Friday, November 7, 2014

Pew pew meets vroom vroom

Continuing my mostly pointless exploits with Microsoft's Epilog laser, I spent a bit of time last night experimenting with etching some leather scraps my folks sent me. Using the worst piece in the lot, I started some dog identification tags for our newly-adopted rescue, calibrating the speed and power to etch and cut... well enough.

Turns out cutting leather with a laser is possible, but it burns the sides pretty good. I ended up doing the cut on lower power and using an X ACTO knife to finish it. This proved quite difficult to do cleanly with the hole. Overall, it turned out pretty well.

I thought it would also be neat to make myself a new keychain for my motorcycle, so I did a quick search and came up with this guy:

Very clean, no gradients, one color, and a rather large image, to boot. I then used the open source Potrace to turn it into a vector image. The resulting SVG contained seven groups -- one for each letter and another for the logo's shape. In Visio -- the software we use for sending print jobs to the laser -- I was able to easily dispatch the letters, change the fill and line width in the logo, and I was left with a very simple SVG that contained a single path that looks something like this:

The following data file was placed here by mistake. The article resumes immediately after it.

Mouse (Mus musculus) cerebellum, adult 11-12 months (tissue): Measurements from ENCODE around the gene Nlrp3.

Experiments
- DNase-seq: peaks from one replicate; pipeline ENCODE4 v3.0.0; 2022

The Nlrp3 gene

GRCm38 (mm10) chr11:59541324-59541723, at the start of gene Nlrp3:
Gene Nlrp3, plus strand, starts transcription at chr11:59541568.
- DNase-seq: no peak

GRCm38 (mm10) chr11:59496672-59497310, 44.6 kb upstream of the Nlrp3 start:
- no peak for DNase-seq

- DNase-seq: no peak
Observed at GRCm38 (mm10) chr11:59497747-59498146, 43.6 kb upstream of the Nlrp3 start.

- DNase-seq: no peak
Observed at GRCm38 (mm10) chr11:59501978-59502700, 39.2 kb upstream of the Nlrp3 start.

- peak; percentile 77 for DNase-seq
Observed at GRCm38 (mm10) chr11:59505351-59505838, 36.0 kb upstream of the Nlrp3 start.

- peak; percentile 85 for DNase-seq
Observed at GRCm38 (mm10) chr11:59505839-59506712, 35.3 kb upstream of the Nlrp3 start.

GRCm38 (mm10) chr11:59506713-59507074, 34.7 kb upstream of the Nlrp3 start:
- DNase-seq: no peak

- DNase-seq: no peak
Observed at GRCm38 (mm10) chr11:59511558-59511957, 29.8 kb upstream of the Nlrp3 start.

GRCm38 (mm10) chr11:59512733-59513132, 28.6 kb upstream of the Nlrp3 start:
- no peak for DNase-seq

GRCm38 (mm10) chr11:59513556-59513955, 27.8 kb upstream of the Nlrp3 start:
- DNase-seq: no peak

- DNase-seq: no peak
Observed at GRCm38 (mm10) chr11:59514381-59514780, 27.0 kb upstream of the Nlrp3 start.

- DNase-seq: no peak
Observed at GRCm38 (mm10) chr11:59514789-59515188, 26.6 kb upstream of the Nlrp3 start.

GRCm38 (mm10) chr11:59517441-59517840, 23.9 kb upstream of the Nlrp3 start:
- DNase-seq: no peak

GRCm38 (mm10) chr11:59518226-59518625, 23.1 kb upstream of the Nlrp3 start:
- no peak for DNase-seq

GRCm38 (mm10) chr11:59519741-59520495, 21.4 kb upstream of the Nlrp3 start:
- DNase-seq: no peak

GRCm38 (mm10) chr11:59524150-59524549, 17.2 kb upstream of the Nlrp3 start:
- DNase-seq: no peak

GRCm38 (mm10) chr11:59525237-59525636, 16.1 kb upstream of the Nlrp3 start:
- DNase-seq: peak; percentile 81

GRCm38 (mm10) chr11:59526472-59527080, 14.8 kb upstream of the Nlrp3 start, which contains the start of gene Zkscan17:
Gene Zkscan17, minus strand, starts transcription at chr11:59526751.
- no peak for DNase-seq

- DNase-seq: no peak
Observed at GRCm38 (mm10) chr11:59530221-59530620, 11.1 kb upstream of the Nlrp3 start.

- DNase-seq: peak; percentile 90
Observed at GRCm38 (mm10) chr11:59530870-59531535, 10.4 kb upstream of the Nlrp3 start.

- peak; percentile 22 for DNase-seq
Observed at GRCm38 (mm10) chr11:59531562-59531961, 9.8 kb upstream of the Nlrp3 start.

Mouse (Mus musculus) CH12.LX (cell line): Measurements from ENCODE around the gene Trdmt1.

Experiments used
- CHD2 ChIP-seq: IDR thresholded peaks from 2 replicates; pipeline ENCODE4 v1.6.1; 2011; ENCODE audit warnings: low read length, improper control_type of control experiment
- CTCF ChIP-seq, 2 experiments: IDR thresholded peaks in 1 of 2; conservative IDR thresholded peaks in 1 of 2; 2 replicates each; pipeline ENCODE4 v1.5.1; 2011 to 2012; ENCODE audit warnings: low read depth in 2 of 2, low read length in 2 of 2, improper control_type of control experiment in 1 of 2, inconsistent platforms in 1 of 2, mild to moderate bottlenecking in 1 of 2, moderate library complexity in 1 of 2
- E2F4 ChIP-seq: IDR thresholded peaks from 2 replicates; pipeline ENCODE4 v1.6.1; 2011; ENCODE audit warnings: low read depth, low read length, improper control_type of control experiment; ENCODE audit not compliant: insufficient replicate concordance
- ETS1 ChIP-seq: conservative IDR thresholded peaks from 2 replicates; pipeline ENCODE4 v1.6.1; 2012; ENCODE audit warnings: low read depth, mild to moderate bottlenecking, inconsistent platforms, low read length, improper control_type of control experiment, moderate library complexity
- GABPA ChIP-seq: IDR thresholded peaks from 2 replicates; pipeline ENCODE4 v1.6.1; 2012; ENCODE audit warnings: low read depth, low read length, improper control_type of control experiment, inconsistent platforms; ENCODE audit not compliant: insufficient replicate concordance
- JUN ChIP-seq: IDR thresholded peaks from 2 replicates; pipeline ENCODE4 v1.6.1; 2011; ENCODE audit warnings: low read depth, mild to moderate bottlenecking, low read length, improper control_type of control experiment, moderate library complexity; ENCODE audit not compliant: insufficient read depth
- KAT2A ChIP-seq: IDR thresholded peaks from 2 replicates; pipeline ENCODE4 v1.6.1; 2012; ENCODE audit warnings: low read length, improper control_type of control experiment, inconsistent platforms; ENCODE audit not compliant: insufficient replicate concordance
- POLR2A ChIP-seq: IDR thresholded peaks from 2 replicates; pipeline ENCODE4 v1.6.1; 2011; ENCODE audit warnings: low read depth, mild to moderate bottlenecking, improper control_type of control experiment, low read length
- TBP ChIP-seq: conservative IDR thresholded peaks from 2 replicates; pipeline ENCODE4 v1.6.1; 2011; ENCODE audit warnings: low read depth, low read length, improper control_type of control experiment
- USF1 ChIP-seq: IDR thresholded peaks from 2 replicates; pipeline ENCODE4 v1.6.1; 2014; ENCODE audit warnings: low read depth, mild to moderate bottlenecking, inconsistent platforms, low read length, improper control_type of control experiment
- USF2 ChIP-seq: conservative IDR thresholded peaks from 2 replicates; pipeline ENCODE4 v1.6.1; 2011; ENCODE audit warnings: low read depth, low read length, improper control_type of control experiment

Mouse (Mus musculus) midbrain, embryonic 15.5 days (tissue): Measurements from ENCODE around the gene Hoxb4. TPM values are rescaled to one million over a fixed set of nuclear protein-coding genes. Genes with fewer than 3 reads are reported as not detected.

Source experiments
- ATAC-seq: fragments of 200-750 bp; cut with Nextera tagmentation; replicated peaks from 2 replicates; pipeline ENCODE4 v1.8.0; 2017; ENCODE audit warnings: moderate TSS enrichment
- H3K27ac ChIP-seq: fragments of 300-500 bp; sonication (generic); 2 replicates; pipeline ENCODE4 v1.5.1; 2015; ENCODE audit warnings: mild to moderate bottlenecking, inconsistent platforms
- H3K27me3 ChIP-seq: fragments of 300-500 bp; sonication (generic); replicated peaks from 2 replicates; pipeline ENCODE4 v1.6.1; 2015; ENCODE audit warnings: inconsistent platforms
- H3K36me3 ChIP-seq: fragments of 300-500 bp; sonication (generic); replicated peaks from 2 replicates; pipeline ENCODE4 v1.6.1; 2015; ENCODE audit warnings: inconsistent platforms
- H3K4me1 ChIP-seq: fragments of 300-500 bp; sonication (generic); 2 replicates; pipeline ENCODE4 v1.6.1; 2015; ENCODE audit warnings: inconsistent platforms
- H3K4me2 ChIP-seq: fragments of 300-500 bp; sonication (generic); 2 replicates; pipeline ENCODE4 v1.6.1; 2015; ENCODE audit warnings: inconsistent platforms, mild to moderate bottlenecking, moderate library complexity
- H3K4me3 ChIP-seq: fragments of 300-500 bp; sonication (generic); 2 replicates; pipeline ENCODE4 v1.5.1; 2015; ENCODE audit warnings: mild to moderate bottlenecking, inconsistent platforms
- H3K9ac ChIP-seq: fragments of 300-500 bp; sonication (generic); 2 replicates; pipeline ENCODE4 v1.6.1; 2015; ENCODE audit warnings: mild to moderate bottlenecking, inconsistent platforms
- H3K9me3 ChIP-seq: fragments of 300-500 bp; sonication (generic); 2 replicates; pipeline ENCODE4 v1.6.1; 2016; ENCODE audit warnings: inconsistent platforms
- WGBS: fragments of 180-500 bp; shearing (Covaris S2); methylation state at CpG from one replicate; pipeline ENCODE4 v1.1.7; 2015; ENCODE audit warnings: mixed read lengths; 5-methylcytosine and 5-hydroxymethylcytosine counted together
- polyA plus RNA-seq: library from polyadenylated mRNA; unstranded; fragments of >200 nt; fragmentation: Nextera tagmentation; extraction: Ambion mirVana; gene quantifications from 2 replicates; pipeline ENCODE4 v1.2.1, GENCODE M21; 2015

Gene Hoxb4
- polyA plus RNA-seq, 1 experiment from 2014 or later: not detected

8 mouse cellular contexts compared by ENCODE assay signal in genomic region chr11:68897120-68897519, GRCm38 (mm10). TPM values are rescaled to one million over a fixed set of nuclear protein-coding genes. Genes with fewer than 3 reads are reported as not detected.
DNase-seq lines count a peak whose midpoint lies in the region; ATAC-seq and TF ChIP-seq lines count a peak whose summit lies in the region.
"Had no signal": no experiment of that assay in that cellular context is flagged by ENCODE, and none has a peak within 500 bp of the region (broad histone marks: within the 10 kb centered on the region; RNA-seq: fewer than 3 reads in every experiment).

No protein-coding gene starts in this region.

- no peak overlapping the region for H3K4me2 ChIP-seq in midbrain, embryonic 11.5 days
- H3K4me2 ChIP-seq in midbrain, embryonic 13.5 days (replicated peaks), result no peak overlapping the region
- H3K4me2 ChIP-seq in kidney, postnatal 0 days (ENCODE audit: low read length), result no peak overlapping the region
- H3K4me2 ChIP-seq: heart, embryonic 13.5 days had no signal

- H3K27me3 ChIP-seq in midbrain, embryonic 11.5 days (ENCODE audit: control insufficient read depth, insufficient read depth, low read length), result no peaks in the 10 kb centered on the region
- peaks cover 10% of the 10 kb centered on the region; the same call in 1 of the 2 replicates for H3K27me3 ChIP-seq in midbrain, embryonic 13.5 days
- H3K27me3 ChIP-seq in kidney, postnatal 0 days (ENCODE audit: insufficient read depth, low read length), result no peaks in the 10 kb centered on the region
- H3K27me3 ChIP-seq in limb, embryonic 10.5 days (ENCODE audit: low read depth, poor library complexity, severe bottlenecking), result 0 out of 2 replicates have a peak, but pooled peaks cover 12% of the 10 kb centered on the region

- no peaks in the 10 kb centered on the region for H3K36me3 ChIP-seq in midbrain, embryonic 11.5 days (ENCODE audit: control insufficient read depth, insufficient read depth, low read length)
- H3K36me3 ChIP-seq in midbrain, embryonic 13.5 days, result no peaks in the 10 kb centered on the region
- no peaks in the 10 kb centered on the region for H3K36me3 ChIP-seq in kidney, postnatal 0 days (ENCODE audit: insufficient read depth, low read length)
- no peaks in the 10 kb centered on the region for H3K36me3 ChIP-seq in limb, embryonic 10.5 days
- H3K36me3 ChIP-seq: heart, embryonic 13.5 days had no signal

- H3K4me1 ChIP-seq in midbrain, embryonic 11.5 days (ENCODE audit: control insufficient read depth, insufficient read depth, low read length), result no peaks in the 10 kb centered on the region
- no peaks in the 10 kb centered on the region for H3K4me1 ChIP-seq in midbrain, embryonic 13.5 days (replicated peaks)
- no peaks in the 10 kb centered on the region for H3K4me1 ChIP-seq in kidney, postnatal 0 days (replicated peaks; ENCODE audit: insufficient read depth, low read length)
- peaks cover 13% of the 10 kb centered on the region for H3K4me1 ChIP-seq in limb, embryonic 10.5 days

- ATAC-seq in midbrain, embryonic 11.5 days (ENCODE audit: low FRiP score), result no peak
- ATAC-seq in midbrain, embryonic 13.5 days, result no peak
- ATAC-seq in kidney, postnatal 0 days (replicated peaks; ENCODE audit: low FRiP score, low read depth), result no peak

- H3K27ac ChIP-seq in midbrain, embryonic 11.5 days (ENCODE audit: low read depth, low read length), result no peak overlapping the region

<path d="M4735 9954 c-253 -19 ... 160 2z"/>

The relevant components of the SVG specification are the "moveto" command ("M") and the "closepath" ("Z"). Looking at the full text of the path, there are actually three polygons. Expanding the XML a little, you see the following:

<path d="M4735 9954...-1020 18z m955 -288...965 -14z m3340 -3685...160 2z"/>

This is a single path with multiple polygons. This first polygon represents the overall guitar-pick-shape. The second is the upper space in which the text resides, and the last polygon is the lower space. I simply deleted the second two polygons and was left with a very clean vector representing what would become the shape of my cutout.

Adding the image back, sizing and aligning them gives the final image to be sent to the laser.

The vector border is set to a very thin (basically zero-width) line that the laser interprets as a cut, whereas the rest of the logo is rasterized and is done as an etch.

After a test run on a higher power, I brought it back a bit and ran the final job.

Another X ACTO cut gave me the raw piece.

With a reasonable hole punched out, it's ready for use.